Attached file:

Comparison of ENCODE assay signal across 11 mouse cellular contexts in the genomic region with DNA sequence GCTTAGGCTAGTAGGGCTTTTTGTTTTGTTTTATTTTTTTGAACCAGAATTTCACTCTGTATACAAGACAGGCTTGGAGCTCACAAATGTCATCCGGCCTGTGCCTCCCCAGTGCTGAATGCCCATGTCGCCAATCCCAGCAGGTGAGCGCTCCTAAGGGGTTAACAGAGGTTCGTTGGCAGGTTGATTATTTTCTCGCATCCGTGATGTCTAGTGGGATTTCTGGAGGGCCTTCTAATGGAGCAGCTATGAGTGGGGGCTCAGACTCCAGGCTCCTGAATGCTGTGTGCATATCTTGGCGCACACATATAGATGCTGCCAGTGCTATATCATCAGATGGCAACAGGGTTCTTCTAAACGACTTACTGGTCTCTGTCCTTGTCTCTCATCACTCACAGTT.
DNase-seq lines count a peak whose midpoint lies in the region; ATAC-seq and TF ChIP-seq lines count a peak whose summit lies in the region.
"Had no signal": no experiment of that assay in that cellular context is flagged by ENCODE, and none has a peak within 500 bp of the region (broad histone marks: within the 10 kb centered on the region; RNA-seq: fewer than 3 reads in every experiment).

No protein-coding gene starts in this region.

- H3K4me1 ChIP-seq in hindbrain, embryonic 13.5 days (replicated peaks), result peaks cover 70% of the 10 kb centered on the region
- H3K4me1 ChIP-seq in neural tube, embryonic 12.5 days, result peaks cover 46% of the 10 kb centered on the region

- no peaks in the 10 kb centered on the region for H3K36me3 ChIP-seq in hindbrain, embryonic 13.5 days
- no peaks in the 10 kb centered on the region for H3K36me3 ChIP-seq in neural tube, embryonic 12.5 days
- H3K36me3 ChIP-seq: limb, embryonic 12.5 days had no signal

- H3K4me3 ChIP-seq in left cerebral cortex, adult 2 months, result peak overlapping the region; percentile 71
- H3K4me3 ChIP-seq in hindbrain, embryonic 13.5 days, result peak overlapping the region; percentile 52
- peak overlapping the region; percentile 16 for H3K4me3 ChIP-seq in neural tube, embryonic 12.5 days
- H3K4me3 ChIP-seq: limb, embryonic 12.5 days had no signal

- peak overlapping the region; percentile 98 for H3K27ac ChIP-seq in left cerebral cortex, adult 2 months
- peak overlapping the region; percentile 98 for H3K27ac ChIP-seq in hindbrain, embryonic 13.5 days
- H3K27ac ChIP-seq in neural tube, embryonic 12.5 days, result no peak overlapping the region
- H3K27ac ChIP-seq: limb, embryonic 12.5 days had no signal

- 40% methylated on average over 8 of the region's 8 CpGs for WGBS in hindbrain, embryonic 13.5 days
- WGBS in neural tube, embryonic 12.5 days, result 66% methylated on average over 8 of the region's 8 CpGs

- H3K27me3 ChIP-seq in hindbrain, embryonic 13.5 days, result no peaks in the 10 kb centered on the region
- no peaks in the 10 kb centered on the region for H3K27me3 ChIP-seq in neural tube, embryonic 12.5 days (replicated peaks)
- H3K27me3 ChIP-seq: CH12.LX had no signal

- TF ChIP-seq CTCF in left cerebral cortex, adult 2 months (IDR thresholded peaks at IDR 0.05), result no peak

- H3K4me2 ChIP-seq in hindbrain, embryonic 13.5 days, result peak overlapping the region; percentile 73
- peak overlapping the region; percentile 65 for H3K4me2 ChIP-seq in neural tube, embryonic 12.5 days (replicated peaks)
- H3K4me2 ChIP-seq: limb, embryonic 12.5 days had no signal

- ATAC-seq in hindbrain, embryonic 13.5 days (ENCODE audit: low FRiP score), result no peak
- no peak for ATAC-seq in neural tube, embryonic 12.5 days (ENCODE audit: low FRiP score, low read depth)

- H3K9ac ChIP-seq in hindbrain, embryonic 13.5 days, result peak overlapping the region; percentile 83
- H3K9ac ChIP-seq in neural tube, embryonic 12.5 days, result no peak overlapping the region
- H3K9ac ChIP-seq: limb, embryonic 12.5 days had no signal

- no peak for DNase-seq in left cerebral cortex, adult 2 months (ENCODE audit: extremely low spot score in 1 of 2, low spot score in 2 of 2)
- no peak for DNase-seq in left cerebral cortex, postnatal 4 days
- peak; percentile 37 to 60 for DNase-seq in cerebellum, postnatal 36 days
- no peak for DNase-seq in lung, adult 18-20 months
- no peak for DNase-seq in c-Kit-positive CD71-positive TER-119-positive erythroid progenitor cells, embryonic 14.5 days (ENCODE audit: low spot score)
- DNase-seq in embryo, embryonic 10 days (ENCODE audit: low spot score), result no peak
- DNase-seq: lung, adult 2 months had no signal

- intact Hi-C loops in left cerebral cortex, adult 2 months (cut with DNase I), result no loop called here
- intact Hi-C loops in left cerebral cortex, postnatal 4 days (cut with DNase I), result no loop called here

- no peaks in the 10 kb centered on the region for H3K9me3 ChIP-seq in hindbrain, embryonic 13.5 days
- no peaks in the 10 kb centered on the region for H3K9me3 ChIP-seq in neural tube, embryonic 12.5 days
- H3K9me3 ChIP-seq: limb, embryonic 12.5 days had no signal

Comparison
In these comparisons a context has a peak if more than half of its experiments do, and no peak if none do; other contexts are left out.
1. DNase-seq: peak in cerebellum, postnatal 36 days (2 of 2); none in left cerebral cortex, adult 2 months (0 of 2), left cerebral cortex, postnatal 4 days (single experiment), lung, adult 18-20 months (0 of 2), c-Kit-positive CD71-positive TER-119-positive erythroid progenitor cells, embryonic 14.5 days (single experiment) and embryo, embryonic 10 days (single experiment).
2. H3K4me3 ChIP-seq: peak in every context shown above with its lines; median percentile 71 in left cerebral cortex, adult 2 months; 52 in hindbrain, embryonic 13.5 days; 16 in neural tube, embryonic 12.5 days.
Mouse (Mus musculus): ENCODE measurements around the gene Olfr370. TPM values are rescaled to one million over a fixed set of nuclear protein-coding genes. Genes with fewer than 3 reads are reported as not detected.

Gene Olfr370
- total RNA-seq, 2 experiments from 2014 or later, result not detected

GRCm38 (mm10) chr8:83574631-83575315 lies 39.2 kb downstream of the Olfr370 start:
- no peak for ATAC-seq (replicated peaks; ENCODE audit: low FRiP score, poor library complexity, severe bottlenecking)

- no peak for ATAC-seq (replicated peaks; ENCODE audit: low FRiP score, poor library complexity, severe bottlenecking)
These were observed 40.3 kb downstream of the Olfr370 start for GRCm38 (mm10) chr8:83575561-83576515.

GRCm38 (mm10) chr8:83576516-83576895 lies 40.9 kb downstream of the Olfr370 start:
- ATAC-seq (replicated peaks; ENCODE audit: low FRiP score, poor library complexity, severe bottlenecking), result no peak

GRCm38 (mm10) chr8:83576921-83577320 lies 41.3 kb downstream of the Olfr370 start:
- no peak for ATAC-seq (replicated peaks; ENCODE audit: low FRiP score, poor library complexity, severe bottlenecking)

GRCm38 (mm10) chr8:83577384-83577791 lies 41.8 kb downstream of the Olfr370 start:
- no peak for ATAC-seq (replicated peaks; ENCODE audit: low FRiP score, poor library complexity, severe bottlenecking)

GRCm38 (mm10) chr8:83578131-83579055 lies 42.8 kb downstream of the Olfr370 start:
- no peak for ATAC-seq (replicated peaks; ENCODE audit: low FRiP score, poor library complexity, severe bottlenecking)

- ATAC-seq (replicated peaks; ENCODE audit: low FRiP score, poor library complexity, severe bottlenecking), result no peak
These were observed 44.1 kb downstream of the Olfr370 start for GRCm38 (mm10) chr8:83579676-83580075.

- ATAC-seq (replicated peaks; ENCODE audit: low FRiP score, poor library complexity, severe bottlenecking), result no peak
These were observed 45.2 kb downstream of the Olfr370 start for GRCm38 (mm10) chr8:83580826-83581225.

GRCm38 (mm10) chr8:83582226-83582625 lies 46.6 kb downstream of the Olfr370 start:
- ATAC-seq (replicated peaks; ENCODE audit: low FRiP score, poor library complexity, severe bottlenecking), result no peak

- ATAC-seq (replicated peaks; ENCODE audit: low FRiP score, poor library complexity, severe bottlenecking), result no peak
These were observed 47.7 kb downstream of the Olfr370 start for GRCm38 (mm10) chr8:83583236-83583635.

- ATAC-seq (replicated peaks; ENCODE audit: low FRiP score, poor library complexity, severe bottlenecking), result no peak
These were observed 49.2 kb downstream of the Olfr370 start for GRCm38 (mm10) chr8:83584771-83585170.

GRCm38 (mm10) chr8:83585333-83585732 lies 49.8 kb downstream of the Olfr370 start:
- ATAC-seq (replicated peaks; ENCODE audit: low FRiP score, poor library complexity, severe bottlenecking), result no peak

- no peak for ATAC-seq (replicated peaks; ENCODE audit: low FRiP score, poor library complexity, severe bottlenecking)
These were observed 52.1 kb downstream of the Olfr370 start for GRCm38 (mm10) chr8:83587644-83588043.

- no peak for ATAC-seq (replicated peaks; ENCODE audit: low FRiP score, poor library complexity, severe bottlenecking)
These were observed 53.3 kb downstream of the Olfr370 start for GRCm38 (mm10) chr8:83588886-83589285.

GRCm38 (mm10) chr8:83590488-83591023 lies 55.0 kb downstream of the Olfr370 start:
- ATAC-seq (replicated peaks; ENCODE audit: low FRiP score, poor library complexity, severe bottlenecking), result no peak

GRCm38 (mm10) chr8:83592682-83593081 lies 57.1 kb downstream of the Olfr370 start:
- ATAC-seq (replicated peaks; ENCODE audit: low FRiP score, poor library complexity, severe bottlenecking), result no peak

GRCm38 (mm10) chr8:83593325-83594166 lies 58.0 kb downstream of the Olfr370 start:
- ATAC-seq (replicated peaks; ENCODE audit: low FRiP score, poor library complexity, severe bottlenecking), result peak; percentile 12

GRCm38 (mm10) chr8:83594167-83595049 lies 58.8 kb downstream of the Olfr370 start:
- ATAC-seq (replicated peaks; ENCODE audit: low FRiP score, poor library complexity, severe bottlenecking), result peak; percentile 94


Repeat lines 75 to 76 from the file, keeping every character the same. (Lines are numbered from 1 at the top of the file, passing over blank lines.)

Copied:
- no peak for ATAC-seq (replicated peaks; ENCODE audit: low FRiP score, poor library complexity, severe bottlenecking)
These were observed 52.1 kb downstream of the Olfr370 start for GRCm38 (mm10) chr8:83587644-83588043.